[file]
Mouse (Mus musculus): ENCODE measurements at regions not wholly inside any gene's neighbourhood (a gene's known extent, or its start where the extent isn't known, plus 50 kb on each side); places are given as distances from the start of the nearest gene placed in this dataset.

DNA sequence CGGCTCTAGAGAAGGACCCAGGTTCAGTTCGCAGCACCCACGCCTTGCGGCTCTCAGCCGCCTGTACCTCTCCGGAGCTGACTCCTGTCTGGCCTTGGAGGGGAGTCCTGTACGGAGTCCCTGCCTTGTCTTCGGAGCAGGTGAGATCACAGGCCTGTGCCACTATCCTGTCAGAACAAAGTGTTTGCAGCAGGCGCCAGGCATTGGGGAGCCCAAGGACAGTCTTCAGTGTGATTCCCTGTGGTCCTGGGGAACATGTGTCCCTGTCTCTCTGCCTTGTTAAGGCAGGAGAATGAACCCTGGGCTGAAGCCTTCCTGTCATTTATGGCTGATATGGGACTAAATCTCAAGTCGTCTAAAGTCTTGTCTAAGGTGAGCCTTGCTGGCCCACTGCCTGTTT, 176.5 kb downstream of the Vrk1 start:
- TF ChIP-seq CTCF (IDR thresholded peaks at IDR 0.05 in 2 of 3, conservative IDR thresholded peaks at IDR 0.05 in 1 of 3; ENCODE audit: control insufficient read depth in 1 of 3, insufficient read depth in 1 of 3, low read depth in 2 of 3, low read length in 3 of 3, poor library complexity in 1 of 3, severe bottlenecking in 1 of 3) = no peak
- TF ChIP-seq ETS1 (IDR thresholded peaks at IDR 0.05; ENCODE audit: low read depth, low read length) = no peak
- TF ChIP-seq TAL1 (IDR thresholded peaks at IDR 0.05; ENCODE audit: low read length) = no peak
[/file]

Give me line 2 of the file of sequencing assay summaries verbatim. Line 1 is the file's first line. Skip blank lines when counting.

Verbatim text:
DNA sequence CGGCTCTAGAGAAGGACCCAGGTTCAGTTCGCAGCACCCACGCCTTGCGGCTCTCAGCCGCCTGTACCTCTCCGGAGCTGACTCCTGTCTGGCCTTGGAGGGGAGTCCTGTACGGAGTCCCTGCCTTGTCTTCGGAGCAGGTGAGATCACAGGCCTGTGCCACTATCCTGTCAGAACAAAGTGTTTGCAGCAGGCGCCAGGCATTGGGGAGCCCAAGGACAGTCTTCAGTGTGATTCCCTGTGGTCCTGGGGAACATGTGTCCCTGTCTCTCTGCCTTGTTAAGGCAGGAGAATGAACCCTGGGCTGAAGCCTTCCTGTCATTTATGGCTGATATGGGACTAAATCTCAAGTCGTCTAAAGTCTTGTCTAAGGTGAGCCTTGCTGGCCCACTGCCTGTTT, 176.5 kb downstream of the Vrk1 start: